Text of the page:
Sedecordle is inherently solvable, but not easy. I try to crack it in as few as 18 rounds, but I still lose outright maybe once a week. A word with multiple uncommon options (PATCH, MATCH, WATCH) can quickly undermine the day.

The others? All worthy, just not as satisfying. Dordle is a great little trifle, as is Quordle (although their word choices are much more esoteric). The 32- and 64-word options are noble but more of an endurance exercise than a game; they use every single letter, and with patience it’s just a matter of filling in words. Octordle alludes to the promises of Sedecordle, but the eight word grid is not as compelling as sixteen.

So: sedecordle. Enjoy.

The year in cities 2021

Seventeenth year! Despite not getting on a plane, because 2021, we managed to take half a dozen trips out of town, see several new places, and spend a whopping 58 nights sleeping somewhere besides my apartment. (That’s a remarkably high total for me, and is due largely to our pandemic snowbirding in February.)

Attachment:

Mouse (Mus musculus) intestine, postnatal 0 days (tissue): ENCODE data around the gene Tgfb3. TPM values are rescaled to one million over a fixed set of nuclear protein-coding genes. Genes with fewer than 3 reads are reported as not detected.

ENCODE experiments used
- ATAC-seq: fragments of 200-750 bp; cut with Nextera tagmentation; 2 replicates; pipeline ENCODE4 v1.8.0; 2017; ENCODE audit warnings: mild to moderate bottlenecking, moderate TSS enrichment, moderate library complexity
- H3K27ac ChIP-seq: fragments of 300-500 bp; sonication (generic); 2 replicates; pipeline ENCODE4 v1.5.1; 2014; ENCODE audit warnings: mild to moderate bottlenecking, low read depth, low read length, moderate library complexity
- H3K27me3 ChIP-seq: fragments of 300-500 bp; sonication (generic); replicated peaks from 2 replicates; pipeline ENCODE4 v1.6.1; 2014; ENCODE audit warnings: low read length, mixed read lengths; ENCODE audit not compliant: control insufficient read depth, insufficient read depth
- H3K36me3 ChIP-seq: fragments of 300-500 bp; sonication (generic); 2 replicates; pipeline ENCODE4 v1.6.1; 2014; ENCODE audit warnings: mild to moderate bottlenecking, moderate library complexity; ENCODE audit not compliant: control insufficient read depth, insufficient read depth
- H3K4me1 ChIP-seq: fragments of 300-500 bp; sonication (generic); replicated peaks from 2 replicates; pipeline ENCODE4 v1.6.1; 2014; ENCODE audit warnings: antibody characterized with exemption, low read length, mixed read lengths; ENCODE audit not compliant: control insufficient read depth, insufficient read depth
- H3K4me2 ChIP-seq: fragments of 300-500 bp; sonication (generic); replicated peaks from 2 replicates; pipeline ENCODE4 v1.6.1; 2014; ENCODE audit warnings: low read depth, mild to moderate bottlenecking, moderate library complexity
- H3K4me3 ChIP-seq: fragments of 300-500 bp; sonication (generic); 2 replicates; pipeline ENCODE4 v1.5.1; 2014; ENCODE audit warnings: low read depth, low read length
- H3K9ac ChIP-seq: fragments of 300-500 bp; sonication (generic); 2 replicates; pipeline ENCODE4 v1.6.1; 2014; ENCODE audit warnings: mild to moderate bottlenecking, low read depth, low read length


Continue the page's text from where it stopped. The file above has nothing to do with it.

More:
Richmond, VA
Palm Beach Gardens, FL *
Savannah, GA
New City, NY *
Pittsfield, MA
Asbury Park, NJ
Newport, RI *
Gloucester, MA *
West Tisbury, MA *

Interesting firsts from this year include: throw my son a triumphal bar mitzvah; drive from New York City to Florida (so NBD we almost did it twice); play tennis on grass, in tennis whites, on the showcase court, at the Tennis Hall of Fame; get an entire new sunroof, headliner and carpet for our car at no cost; work 8-4 with daily tennis or golf for an entire month; run errands on a Citibike e-bike, and on a Revel scooter; bring a dog on the beach at the Jersey shore; eat Rhode Island clam chowder; turn a side hustle into a career opportunity; break 100 on a round of golf (for the first time in several years); find a starfish in a Bass Rocks tide pool (first time in at least 20 years); play paintball (first time in 29 years); get a virus vaccination at the Javits Center (first time ever).